The government has backtracked on its controversial plan that would have set statutory minimum wages for seasonal worker scheme employees at a premium of 60p per hour more than the UK national living wage (NLW).
It has also said workers on the scheme can return to the UK after five months from the end of their previous visa – a month sooner than previously.
The pay premium plan was announced in December at the same time as the visa allocation for this year of 45,000 was published, and was due to come into force from April 1.
Defra has now confirmed the legal minimum national living wage will apply both to UK resident, and to seasonal worker scheme, employees.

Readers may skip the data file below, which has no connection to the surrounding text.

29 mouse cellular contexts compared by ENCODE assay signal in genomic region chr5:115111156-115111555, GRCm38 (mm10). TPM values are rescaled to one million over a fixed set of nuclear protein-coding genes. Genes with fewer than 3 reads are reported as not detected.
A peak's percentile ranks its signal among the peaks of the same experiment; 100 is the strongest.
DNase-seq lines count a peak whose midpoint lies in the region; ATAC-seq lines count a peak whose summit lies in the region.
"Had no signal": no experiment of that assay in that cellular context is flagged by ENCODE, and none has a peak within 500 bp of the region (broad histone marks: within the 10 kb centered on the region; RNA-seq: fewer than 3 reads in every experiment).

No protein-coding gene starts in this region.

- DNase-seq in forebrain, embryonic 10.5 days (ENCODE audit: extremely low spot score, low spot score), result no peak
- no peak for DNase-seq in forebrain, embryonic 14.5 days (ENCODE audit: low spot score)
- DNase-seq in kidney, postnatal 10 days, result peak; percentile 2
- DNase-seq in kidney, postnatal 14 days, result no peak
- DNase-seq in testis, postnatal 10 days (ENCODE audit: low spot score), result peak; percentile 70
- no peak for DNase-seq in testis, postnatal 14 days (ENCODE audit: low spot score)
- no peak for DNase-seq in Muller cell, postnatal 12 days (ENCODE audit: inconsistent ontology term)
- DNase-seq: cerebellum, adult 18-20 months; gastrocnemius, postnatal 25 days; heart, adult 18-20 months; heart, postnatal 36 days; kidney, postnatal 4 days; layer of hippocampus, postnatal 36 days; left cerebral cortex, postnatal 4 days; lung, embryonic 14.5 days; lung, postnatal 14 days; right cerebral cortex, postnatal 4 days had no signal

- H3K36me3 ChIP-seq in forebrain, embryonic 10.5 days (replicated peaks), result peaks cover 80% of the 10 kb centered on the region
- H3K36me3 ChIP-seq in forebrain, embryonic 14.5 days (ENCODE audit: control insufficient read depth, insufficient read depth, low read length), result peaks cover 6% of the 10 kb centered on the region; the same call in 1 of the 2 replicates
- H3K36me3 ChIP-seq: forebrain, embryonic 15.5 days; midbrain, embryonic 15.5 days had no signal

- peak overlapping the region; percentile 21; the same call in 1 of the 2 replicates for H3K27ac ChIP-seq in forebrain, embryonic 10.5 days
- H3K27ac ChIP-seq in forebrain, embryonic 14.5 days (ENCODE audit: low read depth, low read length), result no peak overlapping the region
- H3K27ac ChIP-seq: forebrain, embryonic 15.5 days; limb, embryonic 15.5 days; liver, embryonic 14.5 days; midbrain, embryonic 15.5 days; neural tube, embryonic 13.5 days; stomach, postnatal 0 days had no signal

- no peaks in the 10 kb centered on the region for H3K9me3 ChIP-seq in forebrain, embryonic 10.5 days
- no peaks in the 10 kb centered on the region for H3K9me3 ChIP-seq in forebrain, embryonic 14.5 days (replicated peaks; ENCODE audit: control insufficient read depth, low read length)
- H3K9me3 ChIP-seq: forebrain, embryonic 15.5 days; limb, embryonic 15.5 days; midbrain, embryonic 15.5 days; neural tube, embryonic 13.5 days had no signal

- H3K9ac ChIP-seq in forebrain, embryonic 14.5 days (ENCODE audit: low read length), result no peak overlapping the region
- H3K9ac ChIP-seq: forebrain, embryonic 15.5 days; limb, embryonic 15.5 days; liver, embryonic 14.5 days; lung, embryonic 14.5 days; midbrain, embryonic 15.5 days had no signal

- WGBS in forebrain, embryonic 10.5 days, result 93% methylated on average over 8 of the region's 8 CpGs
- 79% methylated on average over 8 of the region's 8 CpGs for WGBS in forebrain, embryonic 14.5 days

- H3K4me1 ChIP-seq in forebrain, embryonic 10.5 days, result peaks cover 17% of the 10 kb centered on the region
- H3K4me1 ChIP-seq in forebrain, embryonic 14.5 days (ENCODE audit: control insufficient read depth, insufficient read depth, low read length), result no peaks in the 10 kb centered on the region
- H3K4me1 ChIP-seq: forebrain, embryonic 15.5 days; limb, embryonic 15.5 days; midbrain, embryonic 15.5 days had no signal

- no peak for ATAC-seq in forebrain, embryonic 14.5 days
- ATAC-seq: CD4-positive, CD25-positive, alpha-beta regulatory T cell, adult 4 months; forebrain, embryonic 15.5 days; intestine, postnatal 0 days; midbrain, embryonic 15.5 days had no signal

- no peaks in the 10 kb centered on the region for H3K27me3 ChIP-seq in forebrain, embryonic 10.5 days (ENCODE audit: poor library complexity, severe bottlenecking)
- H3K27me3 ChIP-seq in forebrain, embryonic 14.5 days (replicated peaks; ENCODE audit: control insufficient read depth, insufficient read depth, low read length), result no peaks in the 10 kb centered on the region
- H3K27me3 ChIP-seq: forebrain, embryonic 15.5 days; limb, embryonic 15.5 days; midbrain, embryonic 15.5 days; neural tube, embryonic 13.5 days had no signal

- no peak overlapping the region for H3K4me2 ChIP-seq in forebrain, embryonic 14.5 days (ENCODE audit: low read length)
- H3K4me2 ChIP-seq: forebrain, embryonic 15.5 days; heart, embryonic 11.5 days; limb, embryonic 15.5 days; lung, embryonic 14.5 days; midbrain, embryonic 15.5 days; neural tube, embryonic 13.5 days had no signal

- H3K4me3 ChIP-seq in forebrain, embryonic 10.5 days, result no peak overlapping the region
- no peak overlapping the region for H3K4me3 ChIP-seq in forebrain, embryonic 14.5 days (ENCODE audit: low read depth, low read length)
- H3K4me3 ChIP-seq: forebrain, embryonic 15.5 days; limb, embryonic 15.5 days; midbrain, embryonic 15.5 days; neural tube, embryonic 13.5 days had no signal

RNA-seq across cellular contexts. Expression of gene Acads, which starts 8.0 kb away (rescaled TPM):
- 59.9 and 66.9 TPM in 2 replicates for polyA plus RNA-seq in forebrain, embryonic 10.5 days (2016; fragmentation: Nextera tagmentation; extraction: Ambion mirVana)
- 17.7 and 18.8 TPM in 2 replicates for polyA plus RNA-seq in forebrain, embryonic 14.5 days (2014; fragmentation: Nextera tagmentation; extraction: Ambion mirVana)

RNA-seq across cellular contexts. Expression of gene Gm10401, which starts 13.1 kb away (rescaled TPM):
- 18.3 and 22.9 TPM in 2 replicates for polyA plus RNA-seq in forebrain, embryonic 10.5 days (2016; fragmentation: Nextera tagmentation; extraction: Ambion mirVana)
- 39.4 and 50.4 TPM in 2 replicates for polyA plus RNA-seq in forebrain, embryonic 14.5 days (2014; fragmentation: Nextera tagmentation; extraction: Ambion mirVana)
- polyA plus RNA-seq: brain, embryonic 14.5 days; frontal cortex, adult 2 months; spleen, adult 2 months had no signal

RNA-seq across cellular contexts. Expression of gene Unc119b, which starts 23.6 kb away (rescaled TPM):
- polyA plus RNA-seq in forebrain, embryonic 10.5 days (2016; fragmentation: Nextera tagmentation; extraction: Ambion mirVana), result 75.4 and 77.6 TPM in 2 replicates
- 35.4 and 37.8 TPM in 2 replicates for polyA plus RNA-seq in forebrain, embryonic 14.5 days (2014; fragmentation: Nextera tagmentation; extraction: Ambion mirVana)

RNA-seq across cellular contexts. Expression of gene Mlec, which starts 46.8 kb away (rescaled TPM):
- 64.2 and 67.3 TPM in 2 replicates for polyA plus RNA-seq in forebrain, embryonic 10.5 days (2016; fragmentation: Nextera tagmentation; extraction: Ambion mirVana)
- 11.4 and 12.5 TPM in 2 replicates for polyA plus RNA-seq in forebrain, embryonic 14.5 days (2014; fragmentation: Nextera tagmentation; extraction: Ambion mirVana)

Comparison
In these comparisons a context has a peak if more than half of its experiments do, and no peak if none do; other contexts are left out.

Those with seasonal worker scheme visas will, however, still be entitled to a minimum of 32 hours per week employment.
The NFU calculated the seasonal worker pay premium would have meant a 13.5% inflation rate on growers’ wage costs. “The decision will provide great relief to growers, with labour being one of the highest costs associated with producing fruit and vegetables,” said NFU deputy president Tom Bradshaw.
“The additional guarantee of a minimum 32 hours per week will help give workers confidence to travel to the UK.”
The ‘adult’ NLW rate for 2023/24 is £10.42, a 9.7% increase.